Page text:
ILNews

7th Circuit declines to overturn mine’s fine for safety violation

Back to TopCommentsE-mailPrintBookmark and Share

The 7th Circuit Court of Appeals denied the petition for judicial review filed by a company that runs a southern Indiana mine, finding sufficient evidence supports fining the company for violating federal regulation requiring a protective mound along an elevated roadway.

Peabody Midwest Mining LLC asked the 7th Circuit to take a look at the order issued by an administrative law judge that fined the company $4,329. Inspectors went to Peabody’s Gibson County mine and found that “berms” – the protective mounds – were too low along certain roadways. At a follow-up visit, an inspector found no berms or inadequate berms along a “bench” – a ledge cut into the side of the pit. The ledge was created to move a dragline, a massive piece of excavating equipment.

The inspector cited the mine, concluding the berm violation was significant and substantial because the lack of a berm could result in a permanently disabling injury. During the move of the dragline, other vehicles traveled around the dragline, either moving the berm to allow the dragline to pass or smoothing out the land where the dragline had passed and rebuilding the berm. The concern was these vehicles were too close to an edge of the mine without a protective mound.

An administrative law judge upheld the decision, finding the bench to be a roadway even while the dragline was moving because other rubber-tired vehicles used the path. She also determined the remaining berms were not high enough and fined the company. Peabody petitioned for review by the Federal Mine Safety and Health Review Commission, which sent the case back for further review to the ALJ. She again upheld her decision and the commission declined to review her order again.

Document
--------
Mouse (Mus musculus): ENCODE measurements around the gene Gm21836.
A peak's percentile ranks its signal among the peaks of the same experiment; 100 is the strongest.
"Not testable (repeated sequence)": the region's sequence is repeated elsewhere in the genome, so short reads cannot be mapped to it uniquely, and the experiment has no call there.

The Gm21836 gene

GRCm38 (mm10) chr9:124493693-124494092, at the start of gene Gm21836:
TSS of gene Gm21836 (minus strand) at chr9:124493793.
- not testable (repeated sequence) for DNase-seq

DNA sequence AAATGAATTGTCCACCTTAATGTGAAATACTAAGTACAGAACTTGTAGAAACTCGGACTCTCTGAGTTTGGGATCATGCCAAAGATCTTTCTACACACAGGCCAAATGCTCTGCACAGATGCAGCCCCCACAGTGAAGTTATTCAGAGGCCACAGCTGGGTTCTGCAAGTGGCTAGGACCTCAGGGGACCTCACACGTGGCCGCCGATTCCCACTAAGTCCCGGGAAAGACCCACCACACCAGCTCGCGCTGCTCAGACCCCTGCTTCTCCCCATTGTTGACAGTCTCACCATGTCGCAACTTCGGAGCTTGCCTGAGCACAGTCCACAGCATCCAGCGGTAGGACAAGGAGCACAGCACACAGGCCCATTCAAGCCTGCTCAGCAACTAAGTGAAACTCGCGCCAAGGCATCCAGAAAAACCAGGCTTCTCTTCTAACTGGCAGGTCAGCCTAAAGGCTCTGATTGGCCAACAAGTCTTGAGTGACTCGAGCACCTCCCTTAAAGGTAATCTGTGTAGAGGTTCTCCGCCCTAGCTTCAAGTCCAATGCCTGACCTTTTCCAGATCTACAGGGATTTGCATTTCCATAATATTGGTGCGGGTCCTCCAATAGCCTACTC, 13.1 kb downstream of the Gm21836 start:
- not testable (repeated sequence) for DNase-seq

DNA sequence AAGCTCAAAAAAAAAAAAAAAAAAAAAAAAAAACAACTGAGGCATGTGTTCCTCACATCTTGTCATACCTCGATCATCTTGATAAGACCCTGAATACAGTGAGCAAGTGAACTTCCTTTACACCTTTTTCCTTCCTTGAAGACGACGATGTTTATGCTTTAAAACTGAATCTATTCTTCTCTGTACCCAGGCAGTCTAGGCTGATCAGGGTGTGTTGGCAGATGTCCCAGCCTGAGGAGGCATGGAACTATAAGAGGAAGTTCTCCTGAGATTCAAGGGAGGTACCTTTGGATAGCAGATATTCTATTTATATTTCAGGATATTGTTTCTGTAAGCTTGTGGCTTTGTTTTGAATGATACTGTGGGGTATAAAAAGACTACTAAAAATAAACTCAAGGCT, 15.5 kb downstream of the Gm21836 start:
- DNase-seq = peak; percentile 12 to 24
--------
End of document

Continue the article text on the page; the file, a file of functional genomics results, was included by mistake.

The 7th Circuit also declined Tuesday to review the matter. The judges determined that substantial evidence supports the commission’s determination that the continuous use of the bench by service or haulage trucks left unchanged the status of the bench as a roadway, even during the dragline move. Peabody claimed the bench did not qualify as a roadway during the dragline’s move. The judges also found evidence to credit ALJ’s conclusion that the mine violated regulations by failing to maintain a berm on two-tenths of a mile of the bench, citing the testimony of the inspector.

The case is Peabody Midwest Mining LLC, formerly doing business as Black Beauty Coal Co. v. Federal Mine Safety and Health Review Commission, and Secretary of Labor, Mine Safety and Health Administration, 13-1659.

 

ADVERTISEMENT

Post a comment to this story

COMMENTS POLICY
We reserve the right to remove any post that we feel is obscene, profane, vulgar, racist, sexually explicit, abusive, or hateful.
 
You are legally responsible for what you post and your anonymity is not guaranteed.
 
Posts that insult, defame, threaten, harass or abuse other readers or people mentioned in Indiana Lawyer editorial content are also subject to removal. Please respect the privacy of individuals and refrain from posting personal information.
 
No solicitations, spamming or advertisements are allowed. Readers may post links to other informational websites that are relevant to the topic at hand, but please do not link to objectionable material.
 
We may remove messages that are unrelated to the topic, encourage illegal activity, use all capital letters or are unreadable.
 

Messages that are flagged by readers as objectionable will be reviewed and may or may not be removed. Please do not flag a post simply because you disagree with it.

Sponsored by
ADVERTISEMENT
Subscribe to Indiana Lawyer